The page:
Romanian Survival Book

November 21, 2006


Filed under: Society/Lifestyle — darian @ 2:19 am

Queuing has a special connotation for Romanians’ life. In old time – read Ceausescu’s time- living in the line was the ‘normal’ life: get the milk early in the morning, queue in advance few hours, to secure that you get your one bottle of milk for your children, queuing for meat, fruits, just anything. The queue is something many of us, especially the young people, don’t want to put up with anymore.

If you go around the city – I mean Bucharest – you will still notice lots of queues. Being asked ‘why these people queue for?’, I wouldn’t know what to say. They seem to queue for everything still, in a loud, disorganized manner, with lots of comments, nerves and sadness. The queue has become a mental strain and a national peculiarity for Romanians. But is it that we have a passion for queuing or is just some sort of national mental disorder that gets us in line as soon as we see others sitting there? Or is the Romanian bureaucracy grounded in the line mentality, as there are so many services that you cannot pay for on-line, so we must go queuing. Take the cable TV, for instance. We only have 2 companies covering Bucharest and if you live in a certain neighbourhood you cannot choose, so you stick with yours no matter whether you are happy with it or not. And you are obliged to queue for long 40 minutes or more to pay your bill. Why is that?!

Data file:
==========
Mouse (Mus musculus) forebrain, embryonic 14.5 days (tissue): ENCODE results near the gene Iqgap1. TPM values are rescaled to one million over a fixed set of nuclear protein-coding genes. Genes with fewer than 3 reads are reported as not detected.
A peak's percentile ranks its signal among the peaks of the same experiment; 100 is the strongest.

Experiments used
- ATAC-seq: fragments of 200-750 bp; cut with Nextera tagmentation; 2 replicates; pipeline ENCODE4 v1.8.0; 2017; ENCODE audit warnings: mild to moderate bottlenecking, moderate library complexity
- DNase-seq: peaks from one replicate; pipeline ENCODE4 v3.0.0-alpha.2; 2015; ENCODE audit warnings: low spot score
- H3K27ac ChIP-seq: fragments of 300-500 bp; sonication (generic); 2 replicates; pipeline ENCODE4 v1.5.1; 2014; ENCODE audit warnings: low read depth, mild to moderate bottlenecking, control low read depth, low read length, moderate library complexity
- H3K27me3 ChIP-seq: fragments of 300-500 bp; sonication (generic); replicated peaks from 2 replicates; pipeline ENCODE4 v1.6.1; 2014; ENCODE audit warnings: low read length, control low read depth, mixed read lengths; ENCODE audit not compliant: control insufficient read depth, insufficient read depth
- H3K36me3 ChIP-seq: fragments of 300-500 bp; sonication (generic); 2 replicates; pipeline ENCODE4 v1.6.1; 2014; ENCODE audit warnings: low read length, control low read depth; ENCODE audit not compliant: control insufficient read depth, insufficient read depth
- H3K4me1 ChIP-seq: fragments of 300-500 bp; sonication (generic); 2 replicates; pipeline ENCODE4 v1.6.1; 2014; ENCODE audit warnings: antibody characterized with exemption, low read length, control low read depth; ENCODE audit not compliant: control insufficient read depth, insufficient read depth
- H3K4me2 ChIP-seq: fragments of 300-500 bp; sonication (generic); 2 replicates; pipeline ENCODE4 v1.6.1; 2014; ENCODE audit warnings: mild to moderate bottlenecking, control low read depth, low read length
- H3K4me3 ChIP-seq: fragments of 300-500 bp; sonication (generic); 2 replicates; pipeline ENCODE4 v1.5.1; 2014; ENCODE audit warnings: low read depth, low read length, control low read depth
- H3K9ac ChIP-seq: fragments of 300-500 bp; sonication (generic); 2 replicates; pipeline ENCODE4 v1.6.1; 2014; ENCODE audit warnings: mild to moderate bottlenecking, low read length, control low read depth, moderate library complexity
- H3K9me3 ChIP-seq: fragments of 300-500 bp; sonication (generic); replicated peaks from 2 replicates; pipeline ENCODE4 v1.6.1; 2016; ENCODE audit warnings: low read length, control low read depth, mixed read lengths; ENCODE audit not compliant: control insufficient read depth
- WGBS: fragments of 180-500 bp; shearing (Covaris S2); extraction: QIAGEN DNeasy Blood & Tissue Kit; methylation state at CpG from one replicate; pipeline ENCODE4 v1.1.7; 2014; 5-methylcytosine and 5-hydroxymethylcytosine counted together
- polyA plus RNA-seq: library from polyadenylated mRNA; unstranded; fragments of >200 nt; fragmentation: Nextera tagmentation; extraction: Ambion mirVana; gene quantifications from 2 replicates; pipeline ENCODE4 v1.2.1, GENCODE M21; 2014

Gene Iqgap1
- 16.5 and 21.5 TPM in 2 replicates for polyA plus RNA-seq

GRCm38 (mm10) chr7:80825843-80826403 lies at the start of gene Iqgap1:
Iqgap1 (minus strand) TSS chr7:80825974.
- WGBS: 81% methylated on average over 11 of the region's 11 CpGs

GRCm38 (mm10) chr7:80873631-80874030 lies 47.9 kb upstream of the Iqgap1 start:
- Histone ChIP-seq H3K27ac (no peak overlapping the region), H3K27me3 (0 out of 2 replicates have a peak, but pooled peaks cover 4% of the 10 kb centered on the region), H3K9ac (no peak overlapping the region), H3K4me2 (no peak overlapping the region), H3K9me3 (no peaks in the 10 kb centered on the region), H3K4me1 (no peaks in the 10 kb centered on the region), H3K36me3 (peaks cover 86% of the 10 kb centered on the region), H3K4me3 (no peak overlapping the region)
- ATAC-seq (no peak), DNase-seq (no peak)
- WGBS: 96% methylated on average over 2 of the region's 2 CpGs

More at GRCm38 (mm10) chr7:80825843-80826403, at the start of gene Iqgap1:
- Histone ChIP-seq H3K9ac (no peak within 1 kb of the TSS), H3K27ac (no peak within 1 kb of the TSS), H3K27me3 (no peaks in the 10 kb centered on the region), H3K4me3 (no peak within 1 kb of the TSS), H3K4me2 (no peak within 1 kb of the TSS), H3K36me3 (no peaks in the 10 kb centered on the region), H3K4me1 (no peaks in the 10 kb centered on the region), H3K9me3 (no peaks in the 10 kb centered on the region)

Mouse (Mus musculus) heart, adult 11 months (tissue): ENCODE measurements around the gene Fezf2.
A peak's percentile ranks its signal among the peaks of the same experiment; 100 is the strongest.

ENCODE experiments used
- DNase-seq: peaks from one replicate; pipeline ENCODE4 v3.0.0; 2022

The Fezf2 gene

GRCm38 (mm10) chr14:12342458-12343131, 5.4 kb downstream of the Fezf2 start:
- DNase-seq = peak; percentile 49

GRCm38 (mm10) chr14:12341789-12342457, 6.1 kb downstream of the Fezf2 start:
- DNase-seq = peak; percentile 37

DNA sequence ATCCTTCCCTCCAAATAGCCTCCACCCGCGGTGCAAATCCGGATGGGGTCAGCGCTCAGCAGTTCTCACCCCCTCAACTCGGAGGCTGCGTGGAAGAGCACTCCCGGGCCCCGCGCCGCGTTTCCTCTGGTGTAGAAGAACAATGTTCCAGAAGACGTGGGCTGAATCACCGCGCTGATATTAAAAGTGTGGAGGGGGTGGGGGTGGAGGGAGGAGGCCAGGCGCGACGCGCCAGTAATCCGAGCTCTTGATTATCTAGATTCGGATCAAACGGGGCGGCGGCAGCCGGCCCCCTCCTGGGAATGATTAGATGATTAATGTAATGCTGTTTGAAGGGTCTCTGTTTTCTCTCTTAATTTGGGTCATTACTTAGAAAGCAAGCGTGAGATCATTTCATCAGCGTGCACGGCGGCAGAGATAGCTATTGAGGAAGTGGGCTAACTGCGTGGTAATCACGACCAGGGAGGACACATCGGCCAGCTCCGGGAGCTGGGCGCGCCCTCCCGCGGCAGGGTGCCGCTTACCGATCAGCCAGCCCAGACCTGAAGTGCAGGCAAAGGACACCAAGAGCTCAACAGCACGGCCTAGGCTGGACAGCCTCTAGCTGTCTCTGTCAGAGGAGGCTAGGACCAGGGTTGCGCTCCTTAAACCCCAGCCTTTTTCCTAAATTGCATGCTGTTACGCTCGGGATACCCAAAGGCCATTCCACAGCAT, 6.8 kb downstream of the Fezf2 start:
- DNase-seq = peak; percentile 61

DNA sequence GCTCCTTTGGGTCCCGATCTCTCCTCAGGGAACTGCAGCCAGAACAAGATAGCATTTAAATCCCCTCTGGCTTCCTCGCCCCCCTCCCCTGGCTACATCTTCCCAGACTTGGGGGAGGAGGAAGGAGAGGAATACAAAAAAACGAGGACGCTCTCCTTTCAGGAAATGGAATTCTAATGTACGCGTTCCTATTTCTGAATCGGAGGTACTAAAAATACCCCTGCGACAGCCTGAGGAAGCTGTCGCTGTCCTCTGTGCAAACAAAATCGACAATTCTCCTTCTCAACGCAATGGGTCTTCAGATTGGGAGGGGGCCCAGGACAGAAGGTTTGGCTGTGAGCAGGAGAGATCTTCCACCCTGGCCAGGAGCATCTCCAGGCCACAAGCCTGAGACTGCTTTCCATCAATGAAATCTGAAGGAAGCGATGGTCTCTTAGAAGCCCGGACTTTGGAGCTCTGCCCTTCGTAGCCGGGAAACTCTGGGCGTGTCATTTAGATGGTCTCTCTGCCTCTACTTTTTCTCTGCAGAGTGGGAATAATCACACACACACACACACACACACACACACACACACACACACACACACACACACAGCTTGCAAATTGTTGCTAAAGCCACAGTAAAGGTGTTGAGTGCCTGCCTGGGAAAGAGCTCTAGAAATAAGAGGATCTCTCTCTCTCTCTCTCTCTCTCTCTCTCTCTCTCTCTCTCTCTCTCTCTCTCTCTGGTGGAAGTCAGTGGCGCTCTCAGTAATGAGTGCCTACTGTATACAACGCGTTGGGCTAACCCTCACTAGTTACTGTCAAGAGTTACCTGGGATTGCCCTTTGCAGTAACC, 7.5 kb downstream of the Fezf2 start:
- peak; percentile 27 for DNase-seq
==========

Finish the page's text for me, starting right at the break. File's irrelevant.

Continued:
I am sure that there are many queuing stories out there. This suggestion on queues I have got from Mihaela Butnaru, via email, who has her own story.
(photo from



  1. Anthony Adams said…
    Enjoyed reading your article–so the queues continue well past the days of the demise of the strongly Communist days–so who would you say is to blame for the long lines in the present climate?—Have a great Day—Anthony Adams

    11 September, 2006

    Anthony Adams said…
    So the queues continue in Romania—-and now that we are no longer in the days of a strong Communist government in Romania—actually 17 years past the demise of—what would you say is the cause for the current state of affairs in Romania—So many more western companies doing business in Romania and the so called ‘free market’ @ work now for this long–and how many of Romania’s people are really helped by??

    11 September, 2006

    hiacint said…
    It’s probably a genetic resignation or- but one shouldn’t get that far- a need to feel the group,the family, the mass,to be a part of it. Maybe it’s a brutal way to communicate.

    12 September, 2006

    claudia darian said…
    Anthony, maybe Mihaela is right here: some sort of need, maybe a habit, maybe just a routine. If you look at any queue, in the bank, at the cable office, almost anywhere, people look so grey and sad, everyone lives in his/her own mind while sitting there, looking worried and overwhelmed. Also, there are queues and queues. In the supermarket, people seem gullible. Also at the cable queue -that is an obsession of mine, sorry – you don’t see happy people or rich people for that matter, or at least professionals, because their schedule is absurdly identical with office hours, so you’re left with no hope than to ask someone to do it for you, do it yourself somehow or wake up early on Saturday morning. So, I think is also a bureucratic mentality: in this type of service, I assume they don’t want to turn people redundant by making the payment accesible on line.